Why did a SimCity offline option take so long?
One of SimCity's lead engineers explains everything that's gone into turning their formerly online-only game into an offline experience.
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Electronic Arts development studio Maxis recently announced that they're working on an offline mode for SimCity that will be available in the next patch. But coming 10 months after the game's initial release, why did it take so long?
One of SimCity's lead single-player engineers, Simon Fox, discussed those difficulties in a post on the official SimCity website. Fox wrote, "Lucy [Bradshaw, Maxis general manager] once said that offline wouldn’t be possible 'without a significant amount of engineering work,' and she’s right. By the time we’re finished we will have spent over 6 and a half months working to write and rewrite core parts of the game to get this to work. Even things that seem trivial, like the way that cities are saved and loaded, had to be completely reworked in order to make this feature function correctly."
As was stated before by Bradshaw, an offline mode didn't fit with the game's original vision of interconnected cities. Although some players were able to find a workaround to play offline, Fox wrote, "...they were unable to perform key actions like communicating with other cities that they had created locally, or with the rest of their region(s), or even saving the current state of their cities."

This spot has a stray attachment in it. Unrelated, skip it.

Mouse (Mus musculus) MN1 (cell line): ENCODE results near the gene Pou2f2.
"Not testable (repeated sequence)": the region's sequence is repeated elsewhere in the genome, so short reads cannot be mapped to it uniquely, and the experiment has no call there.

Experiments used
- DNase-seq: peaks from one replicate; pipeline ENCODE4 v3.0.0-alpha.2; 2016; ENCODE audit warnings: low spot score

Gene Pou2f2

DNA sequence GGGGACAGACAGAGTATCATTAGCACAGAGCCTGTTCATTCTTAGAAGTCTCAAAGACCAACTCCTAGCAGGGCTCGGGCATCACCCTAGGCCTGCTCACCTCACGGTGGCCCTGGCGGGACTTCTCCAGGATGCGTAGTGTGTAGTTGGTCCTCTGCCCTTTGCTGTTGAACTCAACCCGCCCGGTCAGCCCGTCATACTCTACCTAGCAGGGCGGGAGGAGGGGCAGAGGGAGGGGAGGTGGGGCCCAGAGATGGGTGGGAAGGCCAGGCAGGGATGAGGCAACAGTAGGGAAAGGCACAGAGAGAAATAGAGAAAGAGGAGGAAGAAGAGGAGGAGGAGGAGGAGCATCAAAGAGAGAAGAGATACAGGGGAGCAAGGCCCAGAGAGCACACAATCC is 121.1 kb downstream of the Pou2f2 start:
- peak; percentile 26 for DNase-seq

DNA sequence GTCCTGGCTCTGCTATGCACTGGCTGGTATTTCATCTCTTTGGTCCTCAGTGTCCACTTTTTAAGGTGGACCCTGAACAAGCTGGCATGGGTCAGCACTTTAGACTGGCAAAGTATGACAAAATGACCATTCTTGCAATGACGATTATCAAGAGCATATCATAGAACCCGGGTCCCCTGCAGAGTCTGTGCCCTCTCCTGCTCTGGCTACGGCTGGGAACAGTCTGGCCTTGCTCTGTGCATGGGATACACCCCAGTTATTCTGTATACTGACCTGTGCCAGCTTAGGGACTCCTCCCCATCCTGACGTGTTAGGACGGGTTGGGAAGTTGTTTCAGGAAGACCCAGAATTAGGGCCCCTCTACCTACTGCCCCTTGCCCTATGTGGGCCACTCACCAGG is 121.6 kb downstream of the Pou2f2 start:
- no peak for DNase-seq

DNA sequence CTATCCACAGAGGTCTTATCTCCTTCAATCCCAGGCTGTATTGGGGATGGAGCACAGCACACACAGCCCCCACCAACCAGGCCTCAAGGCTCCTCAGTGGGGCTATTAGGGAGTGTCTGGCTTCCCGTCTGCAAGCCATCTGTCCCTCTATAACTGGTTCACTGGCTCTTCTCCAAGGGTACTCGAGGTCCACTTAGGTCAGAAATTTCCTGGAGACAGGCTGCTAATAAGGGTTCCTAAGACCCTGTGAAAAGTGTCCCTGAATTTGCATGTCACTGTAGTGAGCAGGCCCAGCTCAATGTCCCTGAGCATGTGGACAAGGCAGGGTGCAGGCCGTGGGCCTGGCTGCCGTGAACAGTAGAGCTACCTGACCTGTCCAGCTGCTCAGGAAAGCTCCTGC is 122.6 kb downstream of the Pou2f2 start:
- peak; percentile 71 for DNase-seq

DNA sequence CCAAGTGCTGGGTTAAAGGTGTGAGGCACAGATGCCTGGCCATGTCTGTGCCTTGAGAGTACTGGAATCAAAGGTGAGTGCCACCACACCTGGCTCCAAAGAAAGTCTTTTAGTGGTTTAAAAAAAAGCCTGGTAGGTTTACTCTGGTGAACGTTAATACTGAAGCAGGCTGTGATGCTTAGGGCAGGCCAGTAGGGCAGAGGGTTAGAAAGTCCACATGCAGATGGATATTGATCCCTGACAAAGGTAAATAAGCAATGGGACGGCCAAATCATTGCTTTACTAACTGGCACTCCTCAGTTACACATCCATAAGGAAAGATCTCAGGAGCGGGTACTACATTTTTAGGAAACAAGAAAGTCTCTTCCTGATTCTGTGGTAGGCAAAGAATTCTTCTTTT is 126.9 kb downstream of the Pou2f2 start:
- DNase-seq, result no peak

As further explanation, Fox wrote, "SimCity was written to rely on the servers. The game routinely pings the servers for critical pieces of data (region status, workers, trading etc.) and it relies on that information to keep the simulation moving. This meant rewriting the entire system, which previously existed in Java, and putting it into C++. We’ve had to knock out the internet pipe stuff. There’s lots of code that hits the servers looking for information. We’ve had to write a lot of code to produce that data locally, specifically for region information."
The update is nearing completion and Fox says his team has been working on the update since August. "We’ve hit Alpha and are in the final stages of testing before we release it as part of Update 10 in the future."
However, the removal does mean there will be some sacrifices. Fox wrote, "We had to remove parts of the game for it to function properly as well. This means removing lots of code integral to Multiplayer [including] code and UI supporting Trading, Social Features, Global Market, Leaderboards, and Achievements. And, all without crippling the Multiplayer game."
While the reaction to the change has been mostly positive across the Internet, many comments in the Maxis post lament the fact that the update will not increase the size of cities users can create. But how do you feel about the news? Will this encourage you to get back in and try it out, or is it too little too late for SimCity?
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